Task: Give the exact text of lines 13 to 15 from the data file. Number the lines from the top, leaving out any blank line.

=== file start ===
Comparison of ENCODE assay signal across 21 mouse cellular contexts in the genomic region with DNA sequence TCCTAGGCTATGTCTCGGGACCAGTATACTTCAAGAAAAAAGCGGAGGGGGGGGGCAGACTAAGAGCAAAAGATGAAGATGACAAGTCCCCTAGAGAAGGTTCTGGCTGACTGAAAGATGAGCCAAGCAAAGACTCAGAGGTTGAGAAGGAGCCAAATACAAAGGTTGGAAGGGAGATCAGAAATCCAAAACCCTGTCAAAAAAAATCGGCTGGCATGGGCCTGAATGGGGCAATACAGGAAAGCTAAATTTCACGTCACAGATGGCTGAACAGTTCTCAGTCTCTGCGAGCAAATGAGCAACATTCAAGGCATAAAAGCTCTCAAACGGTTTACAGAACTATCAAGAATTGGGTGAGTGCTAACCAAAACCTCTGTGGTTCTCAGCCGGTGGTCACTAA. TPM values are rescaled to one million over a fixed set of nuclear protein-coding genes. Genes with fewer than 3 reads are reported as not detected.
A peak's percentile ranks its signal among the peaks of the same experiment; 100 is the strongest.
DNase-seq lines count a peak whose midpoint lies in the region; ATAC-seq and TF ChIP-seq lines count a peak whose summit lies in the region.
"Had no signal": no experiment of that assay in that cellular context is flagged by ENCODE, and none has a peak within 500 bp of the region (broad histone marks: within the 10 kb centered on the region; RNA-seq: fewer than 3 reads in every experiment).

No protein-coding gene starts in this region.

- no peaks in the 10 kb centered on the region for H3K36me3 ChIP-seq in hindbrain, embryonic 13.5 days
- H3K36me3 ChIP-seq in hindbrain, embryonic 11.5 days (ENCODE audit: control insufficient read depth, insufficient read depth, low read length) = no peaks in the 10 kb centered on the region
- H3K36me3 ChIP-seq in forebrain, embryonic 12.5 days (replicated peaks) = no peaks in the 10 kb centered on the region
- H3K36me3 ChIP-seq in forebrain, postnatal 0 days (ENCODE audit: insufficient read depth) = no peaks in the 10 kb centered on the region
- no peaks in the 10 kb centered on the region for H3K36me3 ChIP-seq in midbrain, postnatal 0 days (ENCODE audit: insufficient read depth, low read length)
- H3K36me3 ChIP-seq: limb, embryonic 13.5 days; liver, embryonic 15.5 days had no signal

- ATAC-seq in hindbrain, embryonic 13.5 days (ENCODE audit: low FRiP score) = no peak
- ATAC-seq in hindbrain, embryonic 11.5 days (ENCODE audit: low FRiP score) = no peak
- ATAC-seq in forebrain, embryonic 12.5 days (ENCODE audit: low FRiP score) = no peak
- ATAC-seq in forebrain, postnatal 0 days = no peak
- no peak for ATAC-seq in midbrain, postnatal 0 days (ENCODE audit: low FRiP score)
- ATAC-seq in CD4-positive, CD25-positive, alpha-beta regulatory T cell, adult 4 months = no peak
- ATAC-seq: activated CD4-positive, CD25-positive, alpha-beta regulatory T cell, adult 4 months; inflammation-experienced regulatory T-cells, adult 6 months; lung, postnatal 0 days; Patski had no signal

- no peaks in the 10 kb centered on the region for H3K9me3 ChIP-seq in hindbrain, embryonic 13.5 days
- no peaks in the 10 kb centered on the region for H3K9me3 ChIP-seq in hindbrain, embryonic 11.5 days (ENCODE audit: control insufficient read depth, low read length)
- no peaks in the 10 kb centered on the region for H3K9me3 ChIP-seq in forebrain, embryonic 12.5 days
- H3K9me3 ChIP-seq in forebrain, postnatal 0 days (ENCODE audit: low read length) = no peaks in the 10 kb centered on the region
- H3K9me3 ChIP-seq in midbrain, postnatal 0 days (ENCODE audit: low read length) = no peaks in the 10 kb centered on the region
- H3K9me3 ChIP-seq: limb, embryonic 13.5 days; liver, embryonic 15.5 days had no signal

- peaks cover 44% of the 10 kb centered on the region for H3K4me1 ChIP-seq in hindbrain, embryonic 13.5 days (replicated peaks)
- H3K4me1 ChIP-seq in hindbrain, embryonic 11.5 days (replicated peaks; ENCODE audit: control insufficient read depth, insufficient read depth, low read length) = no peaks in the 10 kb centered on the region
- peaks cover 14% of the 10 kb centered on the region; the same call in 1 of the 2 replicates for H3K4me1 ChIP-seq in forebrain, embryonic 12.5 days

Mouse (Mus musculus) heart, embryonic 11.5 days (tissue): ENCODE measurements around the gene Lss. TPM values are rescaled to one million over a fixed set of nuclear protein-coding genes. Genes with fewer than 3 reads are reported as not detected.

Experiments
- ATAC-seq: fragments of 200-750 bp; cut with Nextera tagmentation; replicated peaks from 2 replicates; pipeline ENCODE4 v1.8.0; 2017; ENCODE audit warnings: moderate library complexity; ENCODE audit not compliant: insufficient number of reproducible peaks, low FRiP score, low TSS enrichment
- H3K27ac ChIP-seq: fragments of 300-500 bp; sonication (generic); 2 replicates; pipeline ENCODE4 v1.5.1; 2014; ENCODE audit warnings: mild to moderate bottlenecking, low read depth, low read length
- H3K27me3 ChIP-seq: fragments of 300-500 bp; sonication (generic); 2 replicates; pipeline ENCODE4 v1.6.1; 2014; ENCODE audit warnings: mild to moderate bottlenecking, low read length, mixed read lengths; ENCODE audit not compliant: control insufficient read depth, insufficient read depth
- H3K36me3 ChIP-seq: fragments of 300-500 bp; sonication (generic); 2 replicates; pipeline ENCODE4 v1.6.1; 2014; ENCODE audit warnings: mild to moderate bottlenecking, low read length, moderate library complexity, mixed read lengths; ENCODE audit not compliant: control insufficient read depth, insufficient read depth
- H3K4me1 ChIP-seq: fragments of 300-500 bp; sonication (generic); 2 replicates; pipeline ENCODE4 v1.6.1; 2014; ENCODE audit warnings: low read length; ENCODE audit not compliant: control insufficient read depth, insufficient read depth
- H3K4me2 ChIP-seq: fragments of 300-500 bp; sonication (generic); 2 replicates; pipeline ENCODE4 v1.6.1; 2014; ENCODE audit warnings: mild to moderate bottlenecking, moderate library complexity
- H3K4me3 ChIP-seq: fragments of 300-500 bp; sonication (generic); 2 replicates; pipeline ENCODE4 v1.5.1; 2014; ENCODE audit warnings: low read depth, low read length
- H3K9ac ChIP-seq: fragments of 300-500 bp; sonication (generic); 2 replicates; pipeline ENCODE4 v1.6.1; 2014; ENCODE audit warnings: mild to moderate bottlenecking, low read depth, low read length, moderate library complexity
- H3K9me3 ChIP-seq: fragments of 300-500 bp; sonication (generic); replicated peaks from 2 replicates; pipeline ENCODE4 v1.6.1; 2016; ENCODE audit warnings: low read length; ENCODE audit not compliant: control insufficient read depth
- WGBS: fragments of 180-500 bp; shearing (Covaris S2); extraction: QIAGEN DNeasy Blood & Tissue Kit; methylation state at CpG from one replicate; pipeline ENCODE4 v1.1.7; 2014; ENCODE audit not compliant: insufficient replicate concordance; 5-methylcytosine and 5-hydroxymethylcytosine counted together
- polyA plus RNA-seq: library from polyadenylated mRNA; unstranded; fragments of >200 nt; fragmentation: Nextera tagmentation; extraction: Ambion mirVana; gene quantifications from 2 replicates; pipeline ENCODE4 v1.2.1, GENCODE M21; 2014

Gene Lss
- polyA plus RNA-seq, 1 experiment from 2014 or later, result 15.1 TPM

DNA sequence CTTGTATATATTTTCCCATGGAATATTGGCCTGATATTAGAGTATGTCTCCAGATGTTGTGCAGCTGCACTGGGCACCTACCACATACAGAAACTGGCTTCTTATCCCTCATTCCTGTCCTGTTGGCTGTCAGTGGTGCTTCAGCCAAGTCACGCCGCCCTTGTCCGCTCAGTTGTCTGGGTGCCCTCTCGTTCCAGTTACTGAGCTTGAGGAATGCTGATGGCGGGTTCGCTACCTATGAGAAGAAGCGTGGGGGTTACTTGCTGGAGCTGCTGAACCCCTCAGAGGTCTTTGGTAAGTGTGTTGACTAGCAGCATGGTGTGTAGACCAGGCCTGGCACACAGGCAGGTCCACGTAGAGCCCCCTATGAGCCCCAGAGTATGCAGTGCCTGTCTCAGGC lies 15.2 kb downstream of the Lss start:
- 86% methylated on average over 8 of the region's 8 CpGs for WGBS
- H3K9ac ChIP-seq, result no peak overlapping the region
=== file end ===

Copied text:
- ATAC-seq in hindbrain, embryonic 11.5 days (ENCODE audit: low FRiP score) = no peak
- ATAC-seq in forebrain, embryonic 12.5 days (ENCODE audit: low FRiP score) = no peak
- ATAC-seq in forebrain, postnatal 0 days = no peak